Mad Lust Envy:
Philips Fidelio X2
My product of the year is none other than the Philips Fidelio X2. The X2 is one of the best examples of an’all-rounder’ headphone I have ever experienced. Like most all-rounders, it isn’t the best at any one thing, but you’ll be hard pressed to find a headphone in the price range that does all manner of things this well. Comfort is top notch, amping requirements are minimal, bass is tighter and better controlled than it’s predecessor while still retaining a surprising amount of fullness, mids are neutrally toned and balanced, treble is crisp and detailed, and soundstage is open and crisp. The sum of all it’s strengths makes it a must buy for anyone looking for that one headphone to use for all purposes.
Astell & Kern AK100II
My selection for my “Product of 2014” is actually quite surprising to me. As I mentioned during my review of the Astell & Kern AK100II, I was a DAP noob and while I’ve heard several through the years, none really jumped out at me. That was until I got to review the AK100II. This little wonder has me smiling still after having it for a few months. I no longer have to give up sound quality for portability like I did with my iDevices. With the AK100II and my Shure SE535s I can literally have it all. Throw in the wonderfully solid construction, amazingly simple and effective graphical user interface, the ability to play virtually every codec I own, and the ability to store up to 192Gb of music, it’s a real winner in my books. I was so impressed with the AK100II that I couldn’t bring myself to sending it back to Astell & Kern, so I bought it outright. It is that darn good and gets my vote for Product of the Year!
PS Audio DirectStream DAC
The chance meeting of PS Audio founder Paul McGowan and eccentric software engineer Ted Smith will, in all likelihood, be remembered by both men as a highlight in their already formidable careers. McGowan recalls being introduced to Ted by a mutual friend, and getting to hear Smith’s experimental prototype DSD DAC. It didn’t take Paul long to realize he was hearing something pretty special, and a working relationship ensued between he and Ted, the result of which is the brilliant DirectStream. This $6,000 DAC is revealing without being ruthless, detailed without being clinical, precise without being lifeless. And, better yet, delivers sound on par with the best sources in the world for a fraction of the price of more esoteric offerings. It is a DAC that has already chalked up numerous awards in its first year, and will only get better over time. Yes, you read that right – It will get better. That’s because the DirectStream employs a Field Programmable Gate Array (FPGA) rather than a conventional DAC chip. This FPGA allows for ongoing reprogramming and improvement to the device. One such firmware update, version 1.2.1, was so profound that many audio reviewers added a postscript to their already-published reviews. Some retracted already-positive accounts and wrote even more glowing praise for the DirectStream. This DAC is a game changer and one that I am glad to call my new reference.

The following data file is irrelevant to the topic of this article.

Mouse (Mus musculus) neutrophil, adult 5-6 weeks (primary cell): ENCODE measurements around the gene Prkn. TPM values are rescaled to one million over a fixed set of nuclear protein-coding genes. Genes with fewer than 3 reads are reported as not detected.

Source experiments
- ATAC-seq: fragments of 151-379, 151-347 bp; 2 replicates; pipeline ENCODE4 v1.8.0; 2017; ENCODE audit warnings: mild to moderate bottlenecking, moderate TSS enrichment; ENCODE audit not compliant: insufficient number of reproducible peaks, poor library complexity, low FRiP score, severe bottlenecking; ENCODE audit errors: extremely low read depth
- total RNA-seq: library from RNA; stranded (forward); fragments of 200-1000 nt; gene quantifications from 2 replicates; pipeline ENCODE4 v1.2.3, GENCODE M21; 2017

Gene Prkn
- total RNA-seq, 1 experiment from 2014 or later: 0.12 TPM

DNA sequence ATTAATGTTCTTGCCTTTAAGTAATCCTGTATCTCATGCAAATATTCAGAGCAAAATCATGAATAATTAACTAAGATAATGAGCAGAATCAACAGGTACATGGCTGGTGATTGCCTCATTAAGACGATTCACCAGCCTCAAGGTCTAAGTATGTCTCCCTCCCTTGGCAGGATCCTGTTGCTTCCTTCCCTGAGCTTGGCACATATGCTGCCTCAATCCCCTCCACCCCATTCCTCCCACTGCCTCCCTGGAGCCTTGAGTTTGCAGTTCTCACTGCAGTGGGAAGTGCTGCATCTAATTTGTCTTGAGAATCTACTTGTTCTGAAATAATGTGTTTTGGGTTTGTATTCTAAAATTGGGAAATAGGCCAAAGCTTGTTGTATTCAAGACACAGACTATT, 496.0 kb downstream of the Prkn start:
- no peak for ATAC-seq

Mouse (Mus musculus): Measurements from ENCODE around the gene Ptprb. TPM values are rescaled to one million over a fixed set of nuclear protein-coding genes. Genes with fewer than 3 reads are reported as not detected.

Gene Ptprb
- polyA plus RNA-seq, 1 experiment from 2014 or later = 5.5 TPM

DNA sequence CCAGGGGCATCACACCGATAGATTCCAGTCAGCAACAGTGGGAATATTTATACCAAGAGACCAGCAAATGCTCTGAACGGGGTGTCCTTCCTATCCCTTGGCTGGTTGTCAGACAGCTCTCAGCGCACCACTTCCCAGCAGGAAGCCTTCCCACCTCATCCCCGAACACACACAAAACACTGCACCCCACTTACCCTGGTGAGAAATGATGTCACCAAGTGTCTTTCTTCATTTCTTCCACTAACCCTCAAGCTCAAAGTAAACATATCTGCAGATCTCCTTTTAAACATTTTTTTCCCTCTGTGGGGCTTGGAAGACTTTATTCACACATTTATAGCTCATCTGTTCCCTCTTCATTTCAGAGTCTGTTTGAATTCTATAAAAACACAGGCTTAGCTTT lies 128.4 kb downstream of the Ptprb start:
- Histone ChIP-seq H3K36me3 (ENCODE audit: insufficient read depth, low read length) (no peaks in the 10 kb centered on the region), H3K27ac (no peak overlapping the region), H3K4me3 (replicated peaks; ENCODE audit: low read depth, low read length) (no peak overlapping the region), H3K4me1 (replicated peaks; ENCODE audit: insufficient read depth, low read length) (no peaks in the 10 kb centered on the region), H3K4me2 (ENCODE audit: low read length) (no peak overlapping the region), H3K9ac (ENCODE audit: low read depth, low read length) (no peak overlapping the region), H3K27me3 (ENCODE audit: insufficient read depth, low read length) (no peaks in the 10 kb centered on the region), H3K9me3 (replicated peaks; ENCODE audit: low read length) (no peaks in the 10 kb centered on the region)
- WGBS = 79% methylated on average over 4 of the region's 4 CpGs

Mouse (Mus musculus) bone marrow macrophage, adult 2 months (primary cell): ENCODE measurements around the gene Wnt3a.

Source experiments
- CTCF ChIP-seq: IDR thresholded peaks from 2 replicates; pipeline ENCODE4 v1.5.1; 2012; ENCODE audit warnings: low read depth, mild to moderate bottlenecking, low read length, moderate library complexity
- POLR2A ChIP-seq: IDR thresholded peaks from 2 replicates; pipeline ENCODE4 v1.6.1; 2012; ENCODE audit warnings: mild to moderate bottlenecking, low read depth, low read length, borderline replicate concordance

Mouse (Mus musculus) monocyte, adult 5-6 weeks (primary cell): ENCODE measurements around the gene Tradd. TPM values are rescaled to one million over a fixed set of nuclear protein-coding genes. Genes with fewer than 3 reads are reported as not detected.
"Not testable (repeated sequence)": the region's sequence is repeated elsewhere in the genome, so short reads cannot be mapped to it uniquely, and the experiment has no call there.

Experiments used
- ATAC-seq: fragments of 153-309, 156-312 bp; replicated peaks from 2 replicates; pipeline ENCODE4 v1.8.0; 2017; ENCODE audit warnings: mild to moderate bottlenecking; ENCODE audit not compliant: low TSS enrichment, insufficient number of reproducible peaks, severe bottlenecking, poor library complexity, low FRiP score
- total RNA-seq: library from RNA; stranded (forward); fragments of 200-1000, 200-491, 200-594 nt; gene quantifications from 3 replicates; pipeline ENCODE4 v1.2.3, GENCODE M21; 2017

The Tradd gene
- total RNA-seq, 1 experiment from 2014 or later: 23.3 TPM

LH Labs Geek Out 1000 DAC/Amp
Between what I have reviewed (including those yet to be published) as well as all the gear I heard at Axpona and RMAF, I have never experienced a year with so many new and exciting pieces of kit. For something to make my “Best of” list it needs to be a price/performance value leader. It must become a go to piece for me. That is what the LH Labs Geek Out 1000 has become. I never travel without it. From driving my HD800 or HD650 to making my JH16’s sing this little superstar is 2” of pure 9018 Sabre USB awesomeness. It can handle virtually any resolution of file from baseline .mp3 to 24/384 PCM or DSD128 and throw 1 full watt of class A at them. The category it represents is getting more crowded everyday. New players will need to step up big to take on the Geek Out 1000. Product of the Year for me!
Chord Hugo DAC/Amp
For me the most exciting product of 2014 was without a doubt the chord Electronics Hugo. The Hugo’s sound as a headphone amplifier is incredible, the first two weeks with this device enthralled me so much that I didn’t even turn on my Woo Audio WA2. It’s extremely detailed and palpable sound is deserving of the highest respect. The DAC section of the Hugo is easily the best I have ever heard and for me overshadows every source that came before it. The Hugo made me rethink the possibilities of what a high end source can offer and strengthened my belief in digital Audio.
Out of all the gear I was lucky enough to own/review, hands down, the Enigma was the shining light of the pack. Awhile back I was lucky enough to have the Enigma for a month for reviewing purposes. The Enigma is a labor of love by Luis Flores, the creator of the Enigma as well as the Paradox and limited edition Project X. Flores also hand makes each and every headphone. The Enigma form factor, with its oversized hand crafted wood cups and surgical steel headband, easily looks the part of an audio geeks dream come true. For me, the Enigma is a top tier serious headphone that is tuned in such a way to never sound boring. It’s really a fun listen with its slightly elevated, quick, and detailed bass. The star of the show for me was the Enigma midrange. For those looking for a hand crafted top tier sound, the Enigma is a must buy.
Honourable mention goes out to Calyx Audio for their CalyxM DAP. If you’re tired of always walking around with a two or three-piece mobile rig in your pocket, then the CalyxM might be worth your attention. A must buy for those who are always on the go and don’t want to forgo great sound without breaking the wallet.